Fred Bronson answers readers' questions about Madonna's Bond theme and it's award chances, the best new artists of 2002, and Melanie.


Dear Fred,

Why no mention of Madonna's "Die Another Day" in "Chart Beat?" I think she may have a chance of being nominated, but then again the song may be too "techno" for the Academy!

Joe Frisella

Dear Joe,

For those readers who missed last week's "Chart Beat" (and how could that happen?), we should let people know you're referring to a letter asking about Eminem's chances to be nominated for an Academy Award for best new song for "Lose Yourself" from "8 Mile." In my reply, I mentioned several new songs that were being pushed for consideration. It's true that I made reference to "Hero" from "Spider-Man," but I made no attempt to cover all of the movie songs from 2002 that would be eligible, thus no mention of "Die Another Day."

Bond themes have been nominated before, so it's possible that "Die" will make the cut, but it may not hit the right note with more conservative members of the Academy's Music Branch.

The good news is that the Hollywood Foreign Press Association has given the nod to "Die Another Day," giving the Madonna song a berth among the five best original song nominees for a Golden Globe award. That doesn't guarantee "Die" will be an Oscar nominee, but it's a positive sign.


Hello Fred,

I am curious about who you think might be nominated for best new artist this year. There are so many to choose from this year and at least one or two artists are going to be left out.

Just this year alone we have had Michelle Branch, Avril Lavigne, Norah Jones, John Mayer, Vanessa Carlton, and Ashanti. I know I am leaving some names out as well. I would like to know your opinion on this.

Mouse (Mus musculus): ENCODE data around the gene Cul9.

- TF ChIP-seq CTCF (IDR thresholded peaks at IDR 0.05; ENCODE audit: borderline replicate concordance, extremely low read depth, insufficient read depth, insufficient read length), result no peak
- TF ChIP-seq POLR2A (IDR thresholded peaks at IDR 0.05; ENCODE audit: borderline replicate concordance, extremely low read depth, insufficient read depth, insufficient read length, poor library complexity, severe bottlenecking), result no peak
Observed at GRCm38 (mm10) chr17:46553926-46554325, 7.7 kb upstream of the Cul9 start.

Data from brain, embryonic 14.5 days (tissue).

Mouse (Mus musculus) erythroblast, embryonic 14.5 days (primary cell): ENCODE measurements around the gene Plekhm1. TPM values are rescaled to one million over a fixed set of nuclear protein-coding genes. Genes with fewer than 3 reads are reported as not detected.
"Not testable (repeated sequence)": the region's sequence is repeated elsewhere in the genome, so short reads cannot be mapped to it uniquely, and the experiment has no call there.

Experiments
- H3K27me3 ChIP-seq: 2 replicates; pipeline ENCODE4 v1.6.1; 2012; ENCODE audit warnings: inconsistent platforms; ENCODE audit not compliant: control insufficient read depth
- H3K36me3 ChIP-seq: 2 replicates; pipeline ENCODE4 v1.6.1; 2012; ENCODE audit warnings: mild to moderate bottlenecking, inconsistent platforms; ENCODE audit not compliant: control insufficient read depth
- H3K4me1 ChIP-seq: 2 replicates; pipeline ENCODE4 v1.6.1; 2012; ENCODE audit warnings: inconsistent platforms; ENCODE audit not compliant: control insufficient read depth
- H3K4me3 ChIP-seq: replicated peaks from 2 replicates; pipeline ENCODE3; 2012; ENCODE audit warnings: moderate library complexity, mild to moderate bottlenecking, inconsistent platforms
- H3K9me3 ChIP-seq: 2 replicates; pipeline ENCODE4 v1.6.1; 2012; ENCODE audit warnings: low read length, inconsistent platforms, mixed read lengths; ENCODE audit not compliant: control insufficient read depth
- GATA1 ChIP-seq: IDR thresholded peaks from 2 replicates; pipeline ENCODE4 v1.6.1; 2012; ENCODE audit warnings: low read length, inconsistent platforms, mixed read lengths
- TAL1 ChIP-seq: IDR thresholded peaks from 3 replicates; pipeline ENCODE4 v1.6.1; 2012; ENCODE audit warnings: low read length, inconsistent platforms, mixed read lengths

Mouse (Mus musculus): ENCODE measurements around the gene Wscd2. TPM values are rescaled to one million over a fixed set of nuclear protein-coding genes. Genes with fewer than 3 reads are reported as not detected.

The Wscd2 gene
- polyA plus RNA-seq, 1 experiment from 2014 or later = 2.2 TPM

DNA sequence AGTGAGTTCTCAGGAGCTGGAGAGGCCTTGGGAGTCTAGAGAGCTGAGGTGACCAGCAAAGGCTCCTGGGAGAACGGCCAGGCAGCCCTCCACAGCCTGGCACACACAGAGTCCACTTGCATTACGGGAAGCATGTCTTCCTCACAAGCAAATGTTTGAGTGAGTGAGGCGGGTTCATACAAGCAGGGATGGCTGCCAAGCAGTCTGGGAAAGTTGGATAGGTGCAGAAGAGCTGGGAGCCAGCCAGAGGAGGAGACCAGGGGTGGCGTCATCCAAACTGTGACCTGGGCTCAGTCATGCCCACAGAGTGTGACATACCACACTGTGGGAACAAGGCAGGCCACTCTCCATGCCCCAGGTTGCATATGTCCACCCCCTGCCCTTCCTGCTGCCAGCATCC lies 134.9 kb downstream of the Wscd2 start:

Keith Ackerson
Hilliard, Ohio

Dear Keith,

This should be one of the most hotly contested years for the best new artist award at the Grammys. I think all of the artists you named are contenders, along with Josh Groban. That means at least two artists who are worthy of being nominated will be excluded, and we haven't even mentioned other possibilities, like Daniel Bedingfield, the Calling, and B2K. Given the Academy's voting tendencies, I think the leading contenders are Avril Lavigne and Norah Jones.

Just to remind you, last year's nominees were Linkin Park, Nelly Furtado, India.Arie, David Gray, and the ultimate winner, Alicia Keys. Also, please note the last six winners of this award were all solo female artists. Before Keys, the most recent winners were Shelby Lynne, Christina Aguilera, Lauryn Hill, Paula Cole, and LeAnn Rimes.

The nominees for the 45th annual Grammy Awards will be unveiled Jan. 7 by the Recording Academy at a ceremony in New York. The Feb. 23 awards show will be broadcast live on CBS from the city's Madison Square Garden.


Dear Fred,

In the Dec. 6 edition of "Chart Beat Bonus," you stated:

"In 1967, the year that Warren Beatty and Faye Dunaway starred in the film 'Bonnie and Clyde,' British musician Georgie Fame went to No. 7 with 'The Ballad of Bonnie and Clyde,' a song that had nothing to do with the movie."

This statement is incorrect. Georgie Fame's "The Ballad of Bonnie and Clyde" debuted on the Hot 100 on Feb. 17, 1968, and first attained its No. 7 peak on April 13, 1968.

David Dana-Bashian
Garden Grove, Calif.


Consider the statement corrected.


Dear Fred,

Interesting question-and-answer session about females with three songs in the top-40 [of The Billboard Hot 100] at the same time. I believe the first time this happened was in early 1972, when Melanie's No. 1 smash, "Brand New Key," was dropping down the chart, while two separate follow-ups were also in the top-40.

One was "Ring the Living Bell," and I have no idea what the other was. Perhaps you can shed some light. I'd be curious to know if any other readers are old enough to remember Melanie's feat.

Andy Ray

Dear Andy,

First, this is not an invitation for everyone to tell me how old they are. Second, just kidding about the "If I had nickel..." headline, because the song you can't remember is "The Nickel Song." In spite of this one lapse, you do have a good memory, because Melanie did indeed have three songs in the top-40 of the Hot 100 at the same time.

"Brand New Key" fell 14-24 in its final week on the Hot 100. That was the week of Feb. 26, 1972. The official follow-up was "Ring the Living Bell," which moved 39-34 that week. "Key" and "Bell" were both on Melanie's Neighborhood label. She had previously been signed to Buddah, and that imprint had released "The Nickel Song" to take advantage of Melanie's success with "Brand New Key." "Nickel" jumped 43-36 during that final week in February.